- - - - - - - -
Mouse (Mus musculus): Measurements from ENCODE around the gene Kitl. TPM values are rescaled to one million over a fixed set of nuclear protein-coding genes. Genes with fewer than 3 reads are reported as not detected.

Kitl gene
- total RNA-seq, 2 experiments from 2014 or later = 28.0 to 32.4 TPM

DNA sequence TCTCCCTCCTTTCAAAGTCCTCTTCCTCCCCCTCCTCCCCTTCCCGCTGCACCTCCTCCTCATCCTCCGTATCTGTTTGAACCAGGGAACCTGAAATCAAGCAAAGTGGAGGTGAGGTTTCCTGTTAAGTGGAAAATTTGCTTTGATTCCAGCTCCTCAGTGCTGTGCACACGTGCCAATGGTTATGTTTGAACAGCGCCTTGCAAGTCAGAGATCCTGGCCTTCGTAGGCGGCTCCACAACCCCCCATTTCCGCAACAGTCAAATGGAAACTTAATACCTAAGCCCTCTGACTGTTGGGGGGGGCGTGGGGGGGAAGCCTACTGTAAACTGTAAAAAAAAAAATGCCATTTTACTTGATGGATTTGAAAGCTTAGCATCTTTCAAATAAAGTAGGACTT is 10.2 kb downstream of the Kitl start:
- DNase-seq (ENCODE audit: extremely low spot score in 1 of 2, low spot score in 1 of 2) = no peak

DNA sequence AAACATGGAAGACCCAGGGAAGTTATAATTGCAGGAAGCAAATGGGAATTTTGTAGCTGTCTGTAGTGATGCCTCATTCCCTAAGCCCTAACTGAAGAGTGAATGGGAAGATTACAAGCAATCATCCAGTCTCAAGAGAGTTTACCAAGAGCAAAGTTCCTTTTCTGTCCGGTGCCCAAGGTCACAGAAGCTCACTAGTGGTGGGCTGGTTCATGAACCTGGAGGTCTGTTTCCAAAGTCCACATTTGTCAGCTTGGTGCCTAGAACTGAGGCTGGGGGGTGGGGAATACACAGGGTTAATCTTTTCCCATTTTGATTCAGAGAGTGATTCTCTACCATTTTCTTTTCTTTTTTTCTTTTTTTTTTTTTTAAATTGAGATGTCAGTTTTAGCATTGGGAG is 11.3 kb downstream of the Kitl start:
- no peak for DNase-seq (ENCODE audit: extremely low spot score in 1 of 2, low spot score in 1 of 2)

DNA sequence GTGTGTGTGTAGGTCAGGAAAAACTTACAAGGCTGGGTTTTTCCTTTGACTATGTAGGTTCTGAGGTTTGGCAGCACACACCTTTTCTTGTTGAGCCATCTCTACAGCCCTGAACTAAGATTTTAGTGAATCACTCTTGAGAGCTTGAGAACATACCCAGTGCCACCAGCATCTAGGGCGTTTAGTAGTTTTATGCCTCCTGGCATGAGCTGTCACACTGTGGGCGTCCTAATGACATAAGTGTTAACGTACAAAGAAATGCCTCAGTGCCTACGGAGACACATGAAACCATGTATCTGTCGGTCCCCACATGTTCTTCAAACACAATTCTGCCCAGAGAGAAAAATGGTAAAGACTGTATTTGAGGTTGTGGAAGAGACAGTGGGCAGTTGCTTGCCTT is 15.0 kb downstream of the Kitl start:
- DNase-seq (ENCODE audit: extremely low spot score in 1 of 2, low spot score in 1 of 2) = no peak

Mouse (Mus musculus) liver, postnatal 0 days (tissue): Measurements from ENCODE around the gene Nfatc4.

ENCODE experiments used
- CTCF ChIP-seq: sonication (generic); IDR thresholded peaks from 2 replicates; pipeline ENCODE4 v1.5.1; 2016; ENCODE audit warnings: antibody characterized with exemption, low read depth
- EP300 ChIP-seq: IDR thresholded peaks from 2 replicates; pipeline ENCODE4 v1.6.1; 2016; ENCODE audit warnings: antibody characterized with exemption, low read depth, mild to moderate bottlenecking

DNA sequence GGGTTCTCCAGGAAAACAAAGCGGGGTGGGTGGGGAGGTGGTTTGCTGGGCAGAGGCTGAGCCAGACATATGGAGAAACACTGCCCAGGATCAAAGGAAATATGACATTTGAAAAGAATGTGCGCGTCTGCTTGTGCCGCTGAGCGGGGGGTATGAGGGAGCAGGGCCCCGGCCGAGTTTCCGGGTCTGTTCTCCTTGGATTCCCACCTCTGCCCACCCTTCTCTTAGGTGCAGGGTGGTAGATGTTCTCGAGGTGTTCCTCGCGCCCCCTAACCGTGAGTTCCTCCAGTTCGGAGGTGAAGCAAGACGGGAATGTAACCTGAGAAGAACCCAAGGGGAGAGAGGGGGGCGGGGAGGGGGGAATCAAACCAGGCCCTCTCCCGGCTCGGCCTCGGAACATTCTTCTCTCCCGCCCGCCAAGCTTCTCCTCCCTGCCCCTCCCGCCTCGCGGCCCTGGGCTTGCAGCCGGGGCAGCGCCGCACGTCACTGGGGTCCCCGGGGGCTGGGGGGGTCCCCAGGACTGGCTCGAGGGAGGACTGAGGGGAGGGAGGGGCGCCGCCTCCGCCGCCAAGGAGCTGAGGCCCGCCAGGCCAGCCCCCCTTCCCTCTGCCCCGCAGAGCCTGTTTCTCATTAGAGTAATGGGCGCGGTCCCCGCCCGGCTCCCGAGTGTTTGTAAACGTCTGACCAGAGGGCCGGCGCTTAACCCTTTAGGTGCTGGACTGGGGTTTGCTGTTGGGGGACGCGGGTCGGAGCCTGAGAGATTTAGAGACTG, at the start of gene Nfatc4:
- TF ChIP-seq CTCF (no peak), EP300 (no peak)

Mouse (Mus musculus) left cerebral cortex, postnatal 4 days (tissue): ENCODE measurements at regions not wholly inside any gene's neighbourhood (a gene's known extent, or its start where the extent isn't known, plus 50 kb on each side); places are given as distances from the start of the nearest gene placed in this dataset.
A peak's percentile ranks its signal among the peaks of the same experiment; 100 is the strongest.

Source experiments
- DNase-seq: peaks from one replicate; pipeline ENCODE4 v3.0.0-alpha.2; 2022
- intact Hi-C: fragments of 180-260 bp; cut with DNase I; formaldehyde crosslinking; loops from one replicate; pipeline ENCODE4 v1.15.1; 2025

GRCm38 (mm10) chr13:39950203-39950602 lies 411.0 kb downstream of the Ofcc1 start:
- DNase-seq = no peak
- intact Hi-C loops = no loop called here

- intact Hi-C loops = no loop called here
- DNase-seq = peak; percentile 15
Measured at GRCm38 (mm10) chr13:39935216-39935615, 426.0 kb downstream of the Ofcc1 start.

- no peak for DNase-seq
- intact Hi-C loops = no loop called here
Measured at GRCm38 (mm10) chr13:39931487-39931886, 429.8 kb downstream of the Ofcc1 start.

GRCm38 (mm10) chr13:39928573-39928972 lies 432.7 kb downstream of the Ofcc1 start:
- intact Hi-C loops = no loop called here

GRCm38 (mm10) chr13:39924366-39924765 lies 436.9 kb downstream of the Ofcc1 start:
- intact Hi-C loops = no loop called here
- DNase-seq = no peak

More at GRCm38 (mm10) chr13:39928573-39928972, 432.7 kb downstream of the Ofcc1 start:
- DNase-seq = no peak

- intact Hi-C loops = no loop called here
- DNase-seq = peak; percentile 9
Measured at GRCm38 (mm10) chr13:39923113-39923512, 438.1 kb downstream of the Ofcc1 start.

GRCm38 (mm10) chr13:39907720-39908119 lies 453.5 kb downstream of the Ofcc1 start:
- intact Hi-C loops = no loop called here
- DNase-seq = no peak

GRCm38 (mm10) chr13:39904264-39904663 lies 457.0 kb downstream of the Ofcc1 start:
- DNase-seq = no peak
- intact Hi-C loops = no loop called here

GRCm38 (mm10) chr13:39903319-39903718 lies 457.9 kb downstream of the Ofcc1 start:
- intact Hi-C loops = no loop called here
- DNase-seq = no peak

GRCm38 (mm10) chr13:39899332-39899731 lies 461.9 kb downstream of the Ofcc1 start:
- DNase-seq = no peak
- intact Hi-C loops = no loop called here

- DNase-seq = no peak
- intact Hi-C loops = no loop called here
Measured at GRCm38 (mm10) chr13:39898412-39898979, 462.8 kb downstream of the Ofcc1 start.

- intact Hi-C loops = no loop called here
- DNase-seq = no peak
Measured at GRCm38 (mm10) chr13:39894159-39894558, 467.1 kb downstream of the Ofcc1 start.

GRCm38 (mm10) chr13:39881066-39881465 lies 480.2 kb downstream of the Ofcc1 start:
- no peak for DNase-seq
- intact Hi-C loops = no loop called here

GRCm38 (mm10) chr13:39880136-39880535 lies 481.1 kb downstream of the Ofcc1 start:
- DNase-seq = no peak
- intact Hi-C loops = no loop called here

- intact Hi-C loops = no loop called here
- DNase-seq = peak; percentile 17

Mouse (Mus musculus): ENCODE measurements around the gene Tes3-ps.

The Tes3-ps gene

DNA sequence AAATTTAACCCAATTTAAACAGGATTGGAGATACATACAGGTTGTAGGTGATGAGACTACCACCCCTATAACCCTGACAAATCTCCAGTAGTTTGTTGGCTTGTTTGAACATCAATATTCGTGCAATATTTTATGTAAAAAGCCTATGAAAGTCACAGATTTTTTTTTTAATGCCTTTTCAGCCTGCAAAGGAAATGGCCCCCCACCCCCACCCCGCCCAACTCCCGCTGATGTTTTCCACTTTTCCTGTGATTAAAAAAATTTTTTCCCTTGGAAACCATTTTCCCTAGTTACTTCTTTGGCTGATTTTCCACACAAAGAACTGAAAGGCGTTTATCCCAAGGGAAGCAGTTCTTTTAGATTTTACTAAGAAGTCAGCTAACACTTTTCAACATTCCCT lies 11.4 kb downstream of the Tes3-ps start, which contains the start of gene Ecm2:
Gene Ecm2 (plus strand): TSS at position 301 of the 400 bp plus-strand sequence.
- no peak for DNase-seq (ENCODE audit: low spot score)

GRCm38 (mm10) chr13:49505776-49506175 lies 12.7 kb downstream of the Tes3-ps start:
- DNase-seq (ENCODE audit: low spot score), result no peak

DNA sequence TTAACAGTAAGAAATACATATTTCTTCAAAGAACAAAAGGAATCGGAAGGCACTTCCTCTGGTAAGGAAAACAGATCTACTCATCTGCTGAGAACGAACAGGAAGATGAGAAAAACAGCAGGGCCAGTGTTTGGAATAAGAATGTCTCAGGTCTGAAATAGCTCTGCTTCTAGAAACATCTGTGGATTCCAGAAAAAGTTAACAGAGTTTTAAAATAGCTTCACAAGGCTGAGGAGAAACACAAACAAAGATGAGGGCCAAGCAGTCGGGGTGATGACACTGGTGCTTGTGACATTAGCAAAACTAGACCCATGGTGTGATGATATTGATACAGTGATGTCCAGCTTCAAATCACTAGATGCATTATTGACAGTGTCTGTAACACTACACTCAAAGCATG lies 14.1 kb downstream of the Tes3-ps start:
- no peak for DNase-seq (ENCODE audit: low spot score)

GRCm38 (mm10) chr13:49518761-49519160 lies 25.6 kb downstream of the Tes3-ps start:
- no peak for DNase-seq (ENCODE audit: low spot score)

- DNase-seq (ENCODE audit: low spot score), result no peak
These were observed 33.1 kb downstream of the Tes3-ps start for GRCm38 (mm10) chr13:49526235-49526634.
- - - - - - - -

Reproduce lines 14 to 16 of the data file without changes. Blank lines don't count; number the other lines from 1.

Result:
DNA sequence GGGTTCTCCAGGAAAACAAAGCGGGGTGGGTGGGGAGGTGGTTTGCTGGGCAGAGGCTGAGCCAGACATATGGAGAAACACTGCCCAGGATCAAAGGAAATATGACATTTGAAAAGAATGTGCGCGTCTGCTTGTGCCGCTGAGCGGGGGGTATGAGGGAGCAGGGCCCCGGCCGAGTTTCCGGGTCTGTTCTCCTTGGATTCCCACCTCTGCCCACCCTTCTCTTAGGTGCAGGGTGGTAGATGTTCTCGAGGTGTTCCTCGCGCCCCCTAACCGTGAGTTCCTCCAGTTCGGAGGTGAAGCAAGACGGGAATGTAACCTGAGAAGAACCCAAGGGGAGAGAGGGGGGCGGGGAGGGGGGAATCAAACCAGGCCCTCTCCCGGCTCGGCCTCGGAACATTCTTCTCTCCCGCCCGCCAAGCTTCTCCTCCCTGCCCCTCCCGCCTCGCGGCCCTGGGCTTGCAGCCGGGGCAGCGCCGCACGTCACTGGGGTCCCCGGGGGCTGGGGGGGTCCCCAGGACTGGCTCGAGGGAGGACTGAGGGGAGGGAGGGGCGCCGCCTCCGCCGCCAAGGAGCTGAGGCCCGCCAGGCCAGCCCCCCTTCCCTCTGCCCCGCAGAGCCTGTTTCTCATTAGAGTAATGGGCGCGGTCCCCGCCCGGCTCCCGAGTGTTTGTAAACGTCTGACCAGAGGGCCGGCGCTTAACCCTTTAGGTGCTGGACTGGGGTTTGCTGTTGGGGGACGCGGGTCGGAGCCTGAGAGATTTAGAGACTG, at the start of gene Nfatc4:
- TF ChIP-seq CTCF (no peak), EP300 (no peak)

Mouse (Mus musculus) left cerebral cortex, postnatal 4 days (tissue): ENCODE measurements at regions not wholly inside any gene's neighbourhood (a gene's known extent, or its start where the extent isn't known, plus 50 kb on each side); places are given as distances from the start of the nearest gene placed in this dataset.